“ ‘Music by Ken Fuchs’ was the first CD we put together,” says Williamson, who earned a degree in music at the State University of New York at Potsdam and studied conducting at the Hartt School at the University of Hartford. “I just remember being fascinated by his music. It was such a unique voice, something that I hadn’t heard before for band. It was just compelling music. When I was later named director and thinking where’s my passion going to take me?, recording American music was right at the forefront of that. Ken immediately came to mind. It just all just made sense.”

Fuchs often finds inspiration for his compositions in the world of art, beginning from his days as a graduate student at Juilliard, when he established a decades-long friendship with abstract expressionist Helen Frankenthaler that continued until her death in 2011. Her paintings often appear on the covers of Fuchs’ recordings. Writing a new work for the U.S. Coast Guard Band, the composer thought of the painting “Point of Tranquility,” by Morris Louis, an abstract expressionist inspired by Frankenthaler who was a founding member of the Washington Color School movement in the mid-20th century.

“I was thinking about the gorgeous location of the Coast Guard Academy, right on the Thames River in New London,” Fuchs says. “The thought of looking out to the horizon, that kind of point of tranquility; it all came together in my mind. It was a visual image and inspired by what I knew Adam could do with this kind of music.”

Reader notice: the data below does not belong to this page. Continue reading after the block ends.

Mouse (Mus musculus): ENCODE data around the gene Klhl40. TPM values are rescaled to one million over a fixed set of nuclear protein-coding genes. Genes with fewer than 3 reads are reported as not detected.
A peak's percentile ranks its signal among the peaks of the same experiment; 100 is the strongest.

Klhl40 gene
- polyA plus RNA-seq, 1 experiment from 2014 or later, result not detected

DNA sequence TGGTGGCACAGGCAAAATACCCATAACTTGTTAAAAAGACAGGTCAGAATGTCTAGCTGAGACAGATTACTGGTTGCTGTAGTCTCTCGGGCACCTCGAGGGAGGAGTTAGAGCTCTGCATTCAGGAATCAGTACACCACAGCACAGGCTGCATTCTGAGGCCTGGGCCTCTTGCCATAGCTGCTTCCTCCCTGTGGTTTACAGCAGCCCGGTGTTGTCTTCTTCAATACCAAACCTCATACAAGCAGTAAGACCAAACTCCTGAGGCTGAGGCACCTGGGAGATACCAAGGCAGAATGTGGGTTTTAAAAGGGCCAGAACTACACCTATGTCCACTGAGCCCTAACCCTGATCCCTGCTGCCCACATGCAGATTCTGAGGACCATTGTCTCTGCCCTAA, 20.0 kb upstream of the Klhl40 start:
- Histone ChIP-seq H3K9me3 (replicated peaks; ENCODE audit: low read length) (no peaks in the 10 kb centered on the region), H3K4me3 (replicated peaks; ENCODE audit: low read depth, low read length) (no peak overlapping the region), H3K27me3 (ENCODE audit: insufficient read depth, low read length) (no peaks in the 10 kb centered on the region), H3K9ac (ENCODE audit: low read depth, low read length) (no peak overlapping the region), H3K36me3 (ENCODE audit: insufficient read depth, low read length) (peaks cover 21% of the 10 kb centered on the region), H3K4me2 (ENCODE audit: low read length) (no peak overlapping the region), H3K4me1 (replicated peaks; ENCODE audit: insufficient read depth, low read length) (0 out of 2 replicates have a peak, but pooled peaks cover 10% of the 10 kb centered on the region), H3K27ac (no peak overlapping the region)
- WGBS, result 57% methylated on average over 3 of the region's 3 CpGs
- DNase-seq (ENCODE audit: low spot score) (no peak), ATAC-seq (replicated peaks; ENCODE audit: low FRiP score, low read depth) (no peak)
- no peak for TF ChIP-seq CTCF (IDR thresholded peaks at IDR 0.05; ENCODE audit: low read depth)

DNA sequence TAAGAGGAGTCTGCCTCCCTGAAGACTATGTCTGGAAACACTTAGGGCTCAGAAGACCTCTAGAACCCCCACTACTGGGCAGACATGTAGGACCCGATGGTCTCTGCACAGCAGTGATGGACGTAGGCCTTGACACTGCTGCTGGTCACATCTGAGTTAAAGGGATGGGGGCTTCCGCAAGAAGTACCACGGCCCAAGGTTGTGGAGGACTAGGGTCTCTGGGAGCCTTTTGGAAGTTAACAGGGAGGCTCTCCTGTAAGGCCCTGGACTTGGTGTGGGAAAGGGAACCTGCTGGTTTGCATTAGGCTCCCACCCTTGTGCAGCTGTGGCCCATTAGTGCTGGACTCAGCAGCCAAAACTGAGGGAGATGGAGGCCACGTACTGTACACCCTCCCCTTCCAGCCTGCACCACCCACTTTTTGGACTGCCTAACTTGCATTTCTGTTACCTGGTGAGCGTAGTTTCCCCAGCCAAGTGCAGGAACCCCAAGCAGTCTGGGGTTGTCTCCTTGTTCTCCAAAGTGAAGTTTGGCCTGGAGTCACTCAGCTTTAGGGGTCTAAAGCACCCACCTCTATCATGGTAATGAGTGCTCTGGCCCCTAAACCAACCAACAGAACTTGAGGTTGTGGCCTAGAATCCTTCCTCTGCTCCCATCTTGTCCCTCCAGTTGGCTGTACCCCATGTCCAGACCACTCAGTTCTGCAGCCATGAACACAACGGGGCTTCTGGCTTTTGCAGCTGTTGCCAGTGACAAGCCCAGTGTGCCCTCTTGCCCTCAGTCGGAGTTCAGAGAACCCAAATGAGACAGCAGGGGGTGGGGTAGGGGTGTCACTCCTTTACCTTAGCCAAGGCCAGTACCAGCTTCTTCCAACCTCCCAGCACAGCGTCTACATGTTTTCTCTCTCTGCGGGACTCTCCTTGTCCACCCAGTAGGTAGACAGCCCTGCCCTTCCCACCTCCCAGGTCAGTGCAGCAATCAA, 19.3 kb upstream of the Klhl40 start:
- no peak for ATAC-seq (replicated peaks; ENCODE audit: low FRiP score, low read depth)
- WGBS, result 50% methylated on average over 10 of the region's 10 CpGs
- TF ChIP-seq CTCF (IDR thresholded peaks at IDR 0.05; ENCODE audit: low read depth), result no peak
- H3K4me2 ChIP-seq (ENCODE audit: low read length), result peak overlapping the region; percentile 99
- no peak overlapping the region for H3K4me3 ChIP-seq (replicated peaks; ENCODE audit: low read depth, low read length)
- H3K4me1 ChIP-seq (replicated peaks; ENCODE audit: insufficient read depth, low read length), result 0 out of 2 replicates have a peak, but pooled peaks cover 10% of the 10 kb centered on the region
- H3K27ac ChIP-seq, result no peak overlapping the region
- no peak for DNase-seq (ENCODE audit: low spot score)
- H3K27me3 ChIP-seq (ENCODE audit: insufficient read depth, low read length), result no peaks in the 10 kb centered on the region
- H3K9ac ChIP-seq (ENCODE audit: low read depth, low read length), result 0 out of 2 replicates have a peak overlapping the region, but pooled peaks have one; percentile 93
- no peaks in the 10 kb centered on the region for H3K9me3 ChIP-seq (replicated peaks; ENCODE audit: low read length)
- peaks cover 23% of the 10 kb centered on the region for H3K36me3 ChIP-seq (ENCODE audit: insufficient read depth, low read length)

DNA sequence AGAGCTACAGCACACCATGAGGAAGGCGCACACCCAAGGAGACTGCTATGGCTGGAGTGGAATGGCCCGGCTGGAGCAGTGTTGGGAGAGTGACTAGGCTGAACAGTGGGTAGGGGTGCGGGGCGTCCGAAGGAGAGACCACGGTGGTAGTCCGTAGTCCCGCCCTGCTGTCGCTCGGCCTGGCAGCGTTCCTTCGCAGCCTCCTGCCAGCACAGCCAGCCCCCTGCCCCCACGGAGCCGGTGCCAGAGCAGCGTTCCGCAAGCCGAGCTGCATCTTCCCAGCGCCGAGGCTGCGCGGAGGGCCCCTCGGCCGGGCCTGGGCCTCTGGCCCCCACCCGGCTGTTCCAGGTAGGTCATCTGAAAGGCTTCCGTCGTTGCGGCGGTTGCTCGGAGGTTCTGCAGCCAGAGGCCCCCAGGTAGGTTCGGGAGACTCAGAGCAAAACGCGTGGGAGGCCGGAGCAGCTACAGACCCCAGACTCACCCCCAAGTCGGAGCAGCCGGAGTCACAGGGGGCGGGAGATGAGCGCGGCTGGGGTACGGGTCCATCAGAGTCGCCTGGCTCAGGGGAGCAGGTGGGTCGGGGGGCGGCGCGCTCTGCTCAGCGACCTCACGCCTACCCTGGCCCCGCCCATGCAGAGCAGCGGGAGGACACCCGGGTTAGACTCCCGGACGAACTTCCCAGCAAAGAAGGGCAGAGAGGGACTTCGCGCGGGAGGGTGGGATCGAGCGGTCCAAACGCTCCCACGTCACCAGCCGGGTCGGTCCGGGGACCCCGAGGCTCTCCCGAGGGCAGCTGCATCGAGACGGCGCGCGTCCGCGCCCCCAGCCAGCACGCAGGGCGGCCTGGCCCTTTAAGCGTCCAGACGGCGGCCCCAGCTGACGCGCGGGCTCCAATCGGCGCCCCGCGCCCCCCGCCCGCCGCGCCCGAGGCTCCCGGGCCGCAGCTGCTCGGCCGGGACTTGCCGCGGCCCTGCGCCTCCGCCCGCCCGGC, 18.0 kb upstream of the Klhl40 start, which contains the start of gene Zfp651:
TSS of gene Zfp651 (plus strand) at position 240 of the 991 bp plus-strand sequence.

Performing a composition written for the U.S. Coast Guard Band was a unique experience for the ensemble, Williamson says.

“I haven’t been on the front end of having works written, so I am so grateful that Ken wrote that for us,” he says. “It’s just that musical language that he is able to present and capture on paper that is then captured by our amazing Coast Guard Band musicians. It was such a thrill. I’m not really sure how else to comment on that experience; to get an original work from Ken Fuchs that encapsulates just that glorious sound that nobody else has and to be the first to look at those pages.”

The compositions on “Point of Tranquility: Band Music of Kenneth Fuchs” include:

· “Discover the Wild,” a three-part overture dedicated to Shellahamer.
· “Point of Tranquility,” inspired by the Louis painting of the same name, which begins with a series of muted brass chord progressions that emerge from a hushed texture to set the sonic tone of the work.
· “From the Field to the Sky,” a work in three sections that is a celebratory work for brass and percussion.
· “Rush (Concerto for Alto Saxophone and Band” a two movement work with an extended cadenza for the saxophone soloist performed by Case.
· “United Artists” celebrates the vibrant sounds inherent in the wind medium.
· “Christina’s World,” inspired by the Andrew Wyeth painting of the same title. It includes a theme sung by flute, oboe and muted trumpet and a chorale presented by the cor anglais, French horn, baritones and tubas.
· “Forever Free” was composed for the sesquicentennial of the State of West Virginia.

More information about “Point of Tranquility: Band Music of Kenneth Fuchs” can be found here.